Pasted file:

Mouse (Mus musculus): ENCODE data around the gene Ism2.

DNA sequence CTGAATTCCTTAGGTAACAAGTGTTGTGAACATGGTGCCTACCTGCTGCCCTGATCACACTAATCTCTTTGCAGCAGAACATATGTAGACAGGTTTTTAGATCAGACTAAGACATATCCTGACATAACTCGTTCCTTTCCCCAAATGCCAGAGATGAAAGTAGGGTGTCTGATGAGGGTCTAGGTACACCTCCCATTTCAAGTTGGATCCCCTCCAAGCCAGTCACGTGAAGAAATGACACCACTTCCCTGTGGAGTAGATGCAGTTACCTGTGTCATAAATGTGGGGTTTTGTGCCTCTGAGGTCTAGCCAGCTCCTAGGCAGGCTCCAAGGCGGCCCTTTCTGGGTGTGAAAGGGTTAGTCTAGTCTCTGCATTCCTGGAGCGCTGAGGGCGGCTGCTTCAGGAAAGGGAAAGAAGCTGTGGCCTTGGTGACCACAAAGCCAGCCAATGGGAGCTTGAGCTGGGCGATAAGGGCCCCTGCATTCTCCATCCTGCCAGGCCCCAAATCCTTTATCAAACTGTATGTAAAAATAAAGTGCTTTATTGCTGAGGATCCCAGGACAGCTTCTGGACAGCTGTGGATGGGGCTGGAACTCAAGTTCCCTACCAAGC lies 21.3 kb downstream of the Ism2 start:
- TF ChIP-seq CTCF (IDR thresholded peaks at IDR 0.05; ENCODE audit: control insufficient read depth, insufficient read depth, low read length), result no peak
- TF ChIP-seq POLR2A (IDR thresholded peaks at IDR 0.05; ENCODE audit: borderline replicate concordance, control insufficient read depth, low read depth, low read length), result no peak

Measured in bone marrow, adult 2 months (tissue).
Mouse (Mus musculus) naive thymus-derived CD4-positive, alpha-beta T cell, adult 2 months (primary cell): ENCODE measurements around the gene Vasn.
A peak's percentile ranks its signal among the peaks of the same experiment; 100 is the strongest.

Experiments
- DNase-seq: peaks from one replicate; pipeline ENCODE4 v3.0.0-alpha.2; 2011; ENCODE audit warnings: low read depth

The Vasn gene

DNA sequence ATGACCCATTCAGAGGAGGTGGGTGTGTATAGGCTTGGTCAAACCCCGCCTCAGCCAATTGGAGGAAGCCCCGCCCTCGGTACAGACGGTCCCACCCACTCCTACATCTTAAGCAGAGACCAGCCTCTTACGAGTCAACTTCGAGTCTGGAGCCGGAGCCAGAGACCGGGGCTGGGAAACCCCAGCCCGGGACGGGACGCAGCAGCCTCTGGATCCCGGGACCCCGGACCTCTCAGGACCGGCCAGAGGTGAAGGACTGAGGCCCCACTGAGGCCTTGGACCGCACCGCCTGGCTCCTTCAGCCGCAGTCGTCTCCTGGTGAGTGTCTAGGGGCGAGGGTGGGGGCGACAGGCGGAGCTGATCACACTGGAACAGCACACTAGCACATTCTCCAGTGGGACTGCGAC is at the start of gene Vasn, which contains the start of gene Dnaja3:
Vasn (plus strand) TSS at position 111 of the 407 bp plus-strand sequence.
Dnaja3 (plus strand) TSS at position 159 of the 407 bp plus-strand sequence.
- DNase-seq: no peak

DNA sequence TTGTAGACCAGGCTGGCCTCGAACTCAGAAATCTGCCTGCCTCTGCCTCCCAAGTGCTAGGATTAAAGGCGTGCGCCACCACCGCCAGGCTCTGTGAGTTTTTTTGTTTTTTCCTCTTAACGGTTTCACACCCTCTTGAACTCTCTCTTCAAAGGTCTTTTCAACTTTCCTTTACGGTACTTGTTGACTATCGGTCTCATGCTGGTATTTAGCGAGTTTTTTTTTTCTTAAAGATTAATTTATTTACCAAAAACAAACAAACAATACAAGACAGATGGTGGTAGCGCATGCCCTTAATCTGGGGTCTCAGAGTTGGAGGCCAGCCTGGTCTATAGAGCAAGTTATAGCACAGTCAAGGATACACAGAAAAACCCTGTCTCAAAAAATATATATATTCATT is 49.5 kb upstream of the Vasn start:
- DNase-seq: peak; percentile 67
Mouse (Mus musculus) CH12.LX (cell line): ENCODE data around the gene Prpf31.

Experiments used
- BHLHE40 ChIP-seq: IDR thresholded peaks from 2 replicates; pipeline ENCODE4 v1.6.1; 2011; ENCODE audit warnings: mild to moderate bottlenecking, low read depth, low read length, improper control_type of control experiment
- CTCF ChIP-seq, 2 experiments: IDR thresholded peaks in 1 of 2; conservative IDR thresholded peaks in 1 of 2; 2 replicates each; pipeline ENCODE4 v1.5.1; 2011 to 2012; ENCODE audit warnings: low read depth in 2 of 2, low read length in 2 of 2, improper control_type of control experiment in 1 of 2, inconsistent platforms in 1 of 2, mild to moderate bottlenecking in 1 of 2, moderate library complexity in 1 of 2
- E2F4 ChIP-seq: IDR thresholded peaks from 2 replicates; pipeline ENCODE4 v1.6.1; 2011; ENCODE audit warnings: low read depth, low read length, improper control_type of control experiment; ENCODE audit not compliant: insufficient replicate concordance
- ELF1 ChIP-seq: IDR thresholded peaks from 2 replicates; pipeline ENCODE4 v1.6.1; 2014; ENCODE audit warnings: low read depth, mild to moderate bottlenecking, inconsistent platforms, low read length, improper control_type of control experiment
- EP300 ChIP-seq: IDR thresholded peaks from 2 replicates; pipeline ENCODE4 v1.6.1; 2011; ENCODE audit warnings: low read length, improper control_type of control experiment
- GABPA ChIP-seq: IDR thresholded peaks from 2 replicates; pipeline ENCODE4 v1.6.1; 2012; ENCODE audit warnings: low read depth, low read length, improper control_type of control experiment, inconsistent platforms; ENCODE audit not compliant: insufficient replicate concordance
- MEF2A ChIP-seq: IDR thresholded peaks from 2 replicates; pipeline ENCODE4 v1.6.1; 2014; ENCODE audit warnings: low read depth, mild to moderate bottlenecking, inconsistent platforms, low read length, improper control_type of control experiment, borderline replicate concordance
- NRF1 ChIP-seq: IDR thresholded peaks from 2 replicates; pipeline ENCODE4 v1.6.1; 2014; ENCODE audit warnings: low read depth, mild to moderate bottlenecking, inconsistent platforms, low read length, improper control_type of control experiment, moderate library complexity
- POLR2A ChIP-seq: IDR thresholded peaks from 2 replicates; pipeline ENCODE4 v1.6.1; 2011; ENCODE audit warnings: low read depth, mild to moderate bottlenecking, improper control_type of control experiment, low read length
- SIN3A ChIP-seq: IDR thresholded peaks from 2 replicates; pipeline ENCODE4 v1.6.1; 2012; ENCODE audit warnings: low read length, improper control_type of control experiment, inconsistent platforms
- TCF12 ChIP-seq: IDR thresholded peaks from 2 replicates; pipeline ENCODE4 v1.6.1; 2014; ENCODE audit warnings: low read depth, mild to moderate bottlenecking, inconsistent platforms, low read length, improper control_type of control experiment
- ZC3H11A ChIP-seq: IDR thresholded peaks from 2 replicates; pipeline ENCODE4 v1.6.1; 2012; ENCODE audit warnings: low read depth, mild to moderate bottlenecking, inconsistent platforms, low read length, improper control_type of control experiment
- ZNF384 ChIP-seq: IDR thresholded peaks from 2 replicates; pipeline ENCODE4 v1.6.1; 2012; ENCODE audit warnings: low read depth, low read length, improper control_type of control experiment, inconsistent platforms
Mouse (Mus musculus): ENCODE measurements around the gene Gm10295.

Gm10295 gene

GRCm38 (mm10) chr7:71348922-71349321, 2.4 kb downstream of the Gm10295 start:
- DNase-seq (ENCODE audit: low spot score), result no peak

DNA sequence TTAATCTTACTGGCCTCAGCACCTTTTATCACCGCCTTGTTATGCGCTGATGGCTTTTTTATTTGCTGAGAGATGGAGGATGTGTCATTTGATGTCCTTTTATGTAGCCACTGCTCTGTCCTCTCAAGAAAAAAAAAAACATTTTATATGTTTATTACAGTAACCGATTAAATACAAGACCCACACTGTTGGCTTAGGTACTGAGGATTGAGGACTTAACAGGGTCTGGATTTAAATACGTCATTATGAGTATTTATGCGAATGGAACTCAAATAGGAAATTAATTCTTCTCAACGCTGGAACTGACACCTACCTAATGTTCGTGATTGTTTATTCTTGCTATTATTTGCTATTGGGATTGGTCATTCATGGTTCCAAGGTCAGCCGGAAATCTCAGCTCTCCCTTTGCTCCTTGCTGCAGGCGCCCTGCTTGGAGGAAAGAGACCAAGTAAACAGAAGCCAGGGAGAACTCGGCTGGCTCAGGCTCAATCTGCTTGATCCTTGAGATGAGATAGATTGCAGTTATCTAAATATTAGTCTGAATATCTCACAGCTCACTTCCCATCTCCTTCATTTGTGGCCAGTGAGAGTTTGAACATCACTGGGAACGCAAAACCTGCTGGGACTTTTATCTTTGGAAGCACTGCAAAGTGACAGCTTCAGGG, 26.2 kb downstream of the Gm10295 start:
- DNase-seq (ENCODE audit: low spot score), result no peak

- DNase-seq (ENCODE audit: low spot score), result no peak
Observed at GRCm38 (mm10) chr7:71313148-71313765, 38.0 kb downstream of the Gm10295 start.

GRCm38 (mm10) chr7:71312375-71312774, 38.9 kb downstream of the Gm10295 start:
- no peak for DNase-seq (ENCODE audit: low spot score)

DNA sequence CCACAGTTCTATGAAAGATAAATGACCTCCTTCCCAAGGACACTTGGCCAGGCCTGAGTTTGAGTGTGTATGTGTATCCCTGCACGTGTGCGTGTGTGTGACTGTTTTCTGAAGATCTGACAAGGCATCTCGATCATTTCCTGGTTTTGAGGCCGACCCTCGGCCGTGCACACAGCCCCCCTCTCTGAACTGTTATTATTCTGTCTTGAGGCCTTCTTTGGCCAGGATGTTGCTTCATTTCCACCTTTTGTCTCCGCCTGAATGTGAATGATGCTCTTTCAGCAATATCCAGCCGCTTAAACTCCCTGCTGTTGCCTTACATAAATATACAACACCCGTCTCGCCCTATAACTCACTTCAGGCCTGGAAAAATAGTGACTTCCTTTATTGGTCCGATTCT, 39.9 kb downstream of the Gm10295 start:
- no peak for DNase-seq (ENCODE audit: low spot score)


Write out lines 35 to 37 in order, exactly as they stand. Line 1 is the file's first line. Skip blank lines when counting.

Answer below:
- DNase-seq (ENCODE audit: low spot score), result no peak

DNA sequence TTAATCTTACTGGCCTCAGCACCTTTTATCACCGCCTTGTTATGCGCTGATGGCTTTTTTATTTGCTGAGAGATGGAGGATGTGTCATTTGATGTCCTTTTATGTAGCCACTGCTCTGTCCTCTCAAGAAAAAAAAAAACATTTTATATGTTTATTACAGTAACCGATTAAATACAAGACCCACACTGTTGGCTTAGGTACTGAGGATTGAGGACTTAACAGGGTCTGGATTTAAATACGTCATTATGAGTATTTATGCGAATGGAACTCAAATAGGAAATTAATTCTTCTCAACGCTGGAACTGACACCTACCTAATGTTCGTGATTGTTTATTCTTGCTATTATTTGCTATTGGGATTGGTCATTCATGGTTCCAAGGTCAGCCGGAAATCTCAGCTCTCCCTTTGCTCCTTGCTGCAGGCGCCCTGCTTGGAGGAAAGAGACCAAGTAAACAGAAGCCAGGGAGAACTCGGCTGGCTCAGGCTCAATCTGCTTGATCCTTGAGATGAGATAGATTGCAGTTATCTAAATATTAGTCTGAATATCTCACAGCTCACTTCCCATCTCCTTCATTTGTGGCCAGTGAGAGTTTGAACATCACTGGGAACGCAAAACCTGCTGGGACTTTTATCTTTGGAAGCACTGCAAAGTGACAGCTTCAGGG, 26.2 kb downstream of the Gm10295 start:
- DNase-seq (ENCODE audit: low spot score), result no peak